Difficult-to-treat HIV in Sweden: a cross-sectional study

Olof Elvstam, Viktor Dahl, Anna Weibull Wärnberg, Susanne von Stockenström, Aylin Yilmaz

Forskningsoutput: TidskriftsbidragArtikel i vetenskaplig tidskriftPeer review


BACKGROUND: Our aim was to examine the prevalence and characteristics of difficult-to-treat HIV in the current Swedish HIV cohort and to compare treatment outcomes between people with difficult and non-difficult-to-treat HIV.

METHODS: In this cross-sectional analysis of the Swedish HIV cohort, we identified all people with HIV currently in active care in 2023 from the national register InfCareHIV. We defined five categories of difficult-to-treat HIV: 1) advanced resistance, 2) four-drug regimen, 3) salvage therapy, 4) virologic failure within the past 12 months, and 5) ≥ 2 regimen switches following virologic failure since 2008. People classified as having difficult-to-treat HIV were compared with non-difficult for background characteristics as well as treatment outcomes (viral suppression and self-reported physical and psychological health).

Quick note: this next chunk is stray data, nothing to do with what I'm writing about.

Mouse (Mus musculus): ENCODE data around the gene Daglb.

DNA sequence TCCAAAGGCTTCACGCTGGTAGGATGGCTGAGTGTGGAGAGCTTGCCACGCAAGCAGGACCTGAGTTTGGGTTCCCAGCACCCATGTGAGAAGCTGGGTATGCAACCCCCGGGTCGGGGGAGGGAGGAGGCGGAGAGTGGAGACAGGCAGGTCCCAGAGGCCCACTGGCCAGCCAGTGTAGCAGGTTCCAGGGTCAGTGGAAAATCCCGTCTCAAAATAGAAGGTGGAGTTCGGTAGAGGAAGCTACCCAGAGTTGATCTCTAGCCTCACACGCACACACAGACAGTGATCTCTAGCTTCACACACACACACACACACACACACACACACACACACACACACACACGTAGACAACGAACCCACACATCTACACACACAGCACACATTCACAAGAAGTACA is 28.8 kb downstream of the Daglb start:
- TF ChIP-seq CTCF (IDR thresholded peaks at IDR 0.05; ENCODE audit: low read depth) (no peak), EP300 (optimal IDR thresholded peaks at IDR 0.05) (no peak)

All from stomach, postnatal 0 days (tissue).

RESULTS: Nine percent of the Swedish HIV cohort in 2023 (n = 8531) met at least one criterion for difficult-to-treat HIV. Most of them had ≥ 2 regimen switches (6%), and the other categories of difficult-to-treat HIV were rare (1-2% of the entire cohort). Compared with non-difficult, people with difficult-to-treat HIV were older, had an earlier first year of positive HIV test and lower CD4 counts, and were more often female. The viral suppression rate among people with difficult-to-treat HIV was 84% compared with 95% for non-difficult (p = 0.001). People with difficult-to-treat HIV reported worse physical (but not psychological) health, and this remained statistically significant after adjustment for age, sex, and transmission group.

CONCLUSIONS: Although 9% of the HIV cohort in Sweden in 2023 were classified as having difficult-to-treat HIV, a large proportion of these were virally suppressed, and challenges such as advanced resistance and need for salvage therapy are rare in the current Swedish cohort.

TidskriftBMC Infectious Diseases
StatusPublished - 2024 mars 18

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